Tuesday, June 1, 2010

Winery Visits in Woodinville, WA

Chateau Ste Michelle & Columbia Winery Visits
Woodinville, WA - May 2010

As far as we can remember Chateau Ste Michelle was the maker of the first Washington wine we ever had. We recall it being a Riesling from a tall, sloping bottle and that we had it many times after the first. This Riesling has popped up at many gatherings since and has been offered to us by friends far and wide. And why not? It is a very good wine.

So as we would be in Seattle for the tail end of our Pacific Northwest vacation, we arranged a tasting at Chateau Ste Michelle (CSM) in Woodinville, about 30 minutes northeast. What a beautiful property! Some of the buildings date to the 1800’s and the grounds contain flower gardens established by the original owners. It was raining so we didn’t get much in the way of pictures to share.

Our private tasting was in the library of the main house. The interior of this house was ornately decorated, with beautiful cortains, rugs and  large works of art on the walls. Beside a very nice couple from Edmonton, Alberta we had the full attention and service from Christina from the Chateau's staff.

The wines poured for the tasting were from several select vineyards in the Columbia Valley, or were blends from several labels that are made in much smaller batches than those wines from CSM we can get at home.

2007 Cold Creek Chardonnay - Nice fruit flavors and a smooth finish. An excellent example of a commercial Chardonnay that was not “over-made”.

2005 Ethos Reserve Merlot – Excellent nose and complex flavors. Washington Merlot was a surprise for me, something I hadn’t really had previously.

2006 Wahluke Slope Syrah – Bold and coating on the tongue. This was my favorite of the group. Flavors of dark berries and strong coffee.

2006 Artist Series Meritage – Smooth and complex, lots of flavors from a blend of Cab, Merlot, Malbec and Petite Verdot.

2006 Ethos Chenin Blanc Ice Wine - We had a choice for our last wine and once offered the ice wine it was decided. As you would imagine it was very sweet with incredible fruit flavors and that ever popular honeyed backbone. This was a nice treat to finish up the tasting.

As each wine was presented some distinctions about the locations and conditions of the vineyards were offered as well as history and background of the labels and how they came to be.

After the tasting Christina suggested we take the tour which is not only fun and informative but gets us three more tastings of different wines. How could any self respecting wine drinkers refuse?


The facility we visited is the site of the white wine production for CSM and of course the visitor center. Impressive in size for sure, it is amazing to think that they have another facility at least as large to produce the remainder of their wines. Some history of the winery was offered, and displays of medal winning wines, recent partnerships, and expansions were found along the tour walk. The bottling line was in the middle of a break in the action, but looking at the raw material queued up I could see how much volume it could produce!

At the end of the tour we lined up at the tasting bar and sampled three additional wines, including the Muscat Canelli which was tart and fruity with hints of spice. The tasting room and retail store are dressed in lots of wood and feel very much like you are working in the winery.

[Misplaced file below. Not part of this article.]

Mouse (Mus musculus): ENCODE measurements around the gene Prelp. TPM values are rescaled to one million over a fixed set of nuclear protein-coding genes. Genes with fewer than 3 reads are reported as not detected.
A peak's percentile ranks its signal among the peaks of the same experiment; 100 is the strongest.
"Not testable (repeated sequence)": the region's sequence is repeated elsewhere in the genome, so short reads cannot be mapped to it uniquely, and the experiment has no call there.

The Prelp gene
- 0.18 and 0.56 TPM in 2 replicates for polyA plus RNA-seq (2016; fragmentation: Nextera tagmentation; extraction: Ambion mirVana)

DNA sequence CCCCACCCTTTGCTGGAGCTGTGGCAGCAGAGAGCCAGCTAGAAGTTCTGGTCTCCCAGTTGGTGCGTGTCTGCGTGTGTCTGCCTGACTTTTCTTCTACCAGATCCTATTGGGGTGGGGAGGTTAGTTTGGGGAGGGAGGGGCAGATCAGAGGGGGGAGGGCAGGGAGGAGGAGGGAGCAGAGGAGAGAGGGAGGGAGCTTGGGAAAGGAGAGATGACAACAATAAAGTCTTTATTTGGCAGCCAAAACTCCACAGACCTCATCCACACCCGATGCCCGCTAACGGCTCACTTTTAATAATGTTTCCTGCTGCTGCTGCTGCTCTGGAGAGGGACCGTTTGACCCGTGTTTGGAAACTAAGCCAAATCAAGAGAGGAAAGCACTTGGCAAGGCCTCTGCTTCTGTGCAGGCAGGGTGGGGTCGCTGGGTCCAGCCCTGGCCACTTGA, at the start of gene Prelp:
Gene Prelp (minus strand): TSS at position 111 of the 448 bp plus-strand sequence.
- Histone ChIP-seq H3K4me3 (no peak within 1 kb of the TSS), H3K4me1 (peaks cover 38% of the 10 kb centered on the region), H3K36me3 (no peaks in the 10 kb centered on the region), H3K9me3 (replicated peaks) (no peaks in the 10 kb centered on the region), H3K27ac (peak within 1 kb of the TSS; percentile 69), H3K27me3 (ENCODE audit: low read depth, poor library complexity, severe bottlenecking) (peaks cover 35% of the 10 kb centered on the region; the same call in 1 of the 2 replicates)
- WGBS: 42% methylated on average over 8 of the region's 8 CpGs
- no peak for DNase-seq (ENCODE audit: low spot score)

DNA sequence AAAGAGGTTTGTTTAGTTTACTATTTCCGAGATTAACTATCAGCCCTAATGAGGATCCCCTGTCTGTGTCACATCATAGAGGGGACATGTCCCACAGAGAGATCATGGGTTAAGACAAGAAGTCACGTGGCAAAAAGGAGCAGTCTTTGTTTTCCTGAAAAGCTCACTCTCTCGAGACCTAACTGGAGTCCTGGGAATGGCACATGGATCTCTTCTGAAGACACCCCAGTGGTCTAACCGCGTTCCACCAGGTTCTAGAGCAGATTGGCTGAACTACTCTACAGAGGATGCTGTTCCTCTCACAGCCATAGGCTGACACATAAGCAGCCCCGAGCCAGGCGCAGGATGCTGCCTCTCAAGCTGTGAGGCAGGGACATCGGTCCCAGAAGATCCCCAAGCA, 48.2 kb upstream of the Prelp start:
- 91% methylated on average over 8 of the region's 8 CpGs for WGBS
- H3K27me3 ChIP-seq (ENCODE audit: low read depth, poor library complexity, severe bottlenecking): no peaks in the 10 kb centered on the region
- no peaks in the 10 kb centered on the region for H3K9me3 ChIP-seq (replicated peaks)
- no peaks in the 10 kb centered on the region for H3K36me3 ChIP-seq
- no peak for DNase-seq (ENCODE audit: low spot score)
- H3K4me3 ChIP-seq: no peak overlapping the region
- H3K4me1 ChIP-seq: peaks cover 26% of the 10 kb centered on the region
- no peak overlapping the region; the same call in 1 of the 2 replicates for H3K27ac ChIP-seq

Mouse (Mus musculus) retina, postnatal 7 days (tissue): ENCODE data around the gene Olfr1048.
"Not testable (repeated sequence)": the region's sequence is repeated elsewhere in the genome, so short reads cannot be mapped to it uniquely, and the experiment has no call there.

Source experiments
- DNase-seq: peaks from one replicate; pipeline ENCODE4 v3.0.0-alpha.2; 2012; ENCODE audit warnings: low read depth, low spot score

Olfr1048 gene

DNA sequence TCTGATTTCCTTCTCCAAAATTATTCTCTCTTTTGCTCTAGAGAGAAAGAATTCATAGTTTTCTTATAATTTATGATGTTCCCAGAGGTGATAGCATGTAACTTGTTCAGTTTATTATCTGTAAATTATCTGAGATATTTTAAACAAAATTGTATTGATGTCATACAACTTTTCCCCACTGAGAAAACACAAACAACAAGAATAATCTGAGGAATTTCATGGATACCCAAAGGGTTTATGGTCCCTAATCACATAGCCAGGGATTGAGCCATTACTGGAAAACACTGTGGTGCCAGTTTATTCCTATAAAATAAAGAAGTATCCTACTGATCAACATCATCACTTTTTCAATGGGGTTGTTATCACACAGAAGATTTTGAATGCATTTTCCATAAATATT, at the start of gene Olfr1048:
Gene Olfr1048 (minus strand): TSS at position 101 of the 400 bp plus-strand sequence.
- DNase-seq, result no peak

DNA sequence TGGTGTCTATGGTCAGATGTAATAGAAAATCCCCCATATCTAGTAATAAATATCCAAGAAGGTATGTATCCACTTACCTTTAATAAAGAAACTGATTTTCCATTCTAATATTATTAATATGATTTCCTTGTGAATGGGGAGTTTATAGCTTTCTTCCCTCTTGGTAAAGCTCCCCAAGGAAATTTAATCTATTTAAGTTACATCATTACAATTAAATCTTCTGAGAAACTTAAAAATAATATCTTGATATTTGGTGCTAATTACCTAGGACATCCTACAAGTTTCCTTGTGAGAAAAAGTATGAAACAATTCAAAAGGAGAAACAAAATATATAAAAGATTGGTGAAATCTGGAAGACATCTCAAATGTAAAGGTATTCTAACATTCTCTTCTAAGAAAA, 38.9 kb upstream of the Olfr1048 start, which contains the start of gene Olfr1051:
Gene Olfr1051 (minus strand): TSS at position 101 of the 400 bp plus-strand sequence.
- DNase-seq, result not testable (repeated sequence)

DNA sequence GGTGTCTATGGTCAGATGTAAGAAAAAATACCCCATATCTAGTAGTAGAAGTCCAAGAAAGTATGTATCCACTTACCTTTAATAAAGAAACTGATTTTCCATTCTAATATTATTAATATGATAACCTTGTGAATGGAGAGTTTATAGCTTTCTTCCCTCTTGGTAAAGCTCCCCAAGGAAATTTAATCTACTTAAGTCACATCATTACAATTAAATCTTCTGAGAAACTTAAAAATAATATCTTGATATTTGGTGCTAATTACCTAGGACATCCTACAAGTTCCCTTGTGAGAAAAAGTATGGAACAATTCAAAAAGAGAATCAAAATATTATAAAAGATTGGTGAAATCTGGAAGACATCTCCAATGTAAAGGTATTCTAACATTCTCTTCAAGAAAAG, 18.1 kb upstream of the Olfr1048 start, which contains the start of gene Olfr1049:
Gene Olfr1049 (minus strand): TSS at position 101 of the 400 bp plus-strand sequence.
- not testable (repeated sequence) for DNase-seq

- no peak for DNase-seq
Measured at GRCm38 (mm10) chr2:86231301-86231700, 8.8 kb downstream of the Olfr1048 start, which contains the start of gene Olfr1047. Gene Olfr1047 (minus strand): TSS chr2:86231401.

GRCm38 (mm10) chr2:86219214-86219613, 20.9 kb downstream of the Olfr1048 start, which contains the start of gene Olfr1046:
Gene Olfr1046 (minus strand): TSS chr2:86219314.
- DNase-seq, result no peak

We wandered around the retail store for a bit and selected six bottles of wine to have shipped back east. Combining our favorites from the tastings to enjoy at home is sure to bring back some fun memories.


Across the street is the Columbia Winery, a Washington producer that we have more recently become familiar with. I had been told by some friends that their red wines were worth trying so I added this stop to our trip to check on that advice. It was good advice to take for sure!

Columbia Winery’s tasting facilities and tasting room have a very different feel than CSM. I would describe it as not channeling the history of the property and buildings that CSM can. With a modern feel, dark wood and lots of light the contrast was a nice way to transition to a different batch of wines.

Merlot came up again and scored big with both of us. We tried Merlot, Syrah and red blends from the Otis and Red Willow vineyards, and finished with the Geuwrztraminer. All of the reds were rich and flavorful with nice complexity. We are very familiar with the Columbia Cellarmaster’s Riesling but had never tried the Geuwrztraminer from the same line. With a strong fruit and floral nose the wine was sweet, but not in an overpowering way. Another strong finish.

Ready to move on and get something to eat before heading back to the city we asked our server for a recommendation. In the course of the conversation we found that we had travelled across the country to meet someone who used to live in Boston and had previously worked at the company I now work for. Truly a small world. The food recommendation resulted in the Purple Café & Wine Bar, from which Margot’s pizza blog entry from a couple days ago came.

If you are going to be in the Seattle area you should definitely take a look at the large concentration of wineries in the Woodinville area and build your own adventure.

Cheers!

--Jason

1 comments:

Wine bottle labels said... [Reply to comment]

We took the brewery tour which is a steal at only $1 AND you get almost 3pints of beer during the tour AND a free glass. Our tour guide was hilarious. We had lunch afterwards. The menu wasnt the best. And I really didnt enjoy my food. It took the waitress awhile to even see we needed refills but I noticed that she was working the entire restaurant pretty much alone. The store is fairly inexpensive too. It was fun but I would definately only go on the tour if you're in the mood for a younger crowd getting tipsy and yelling random things out.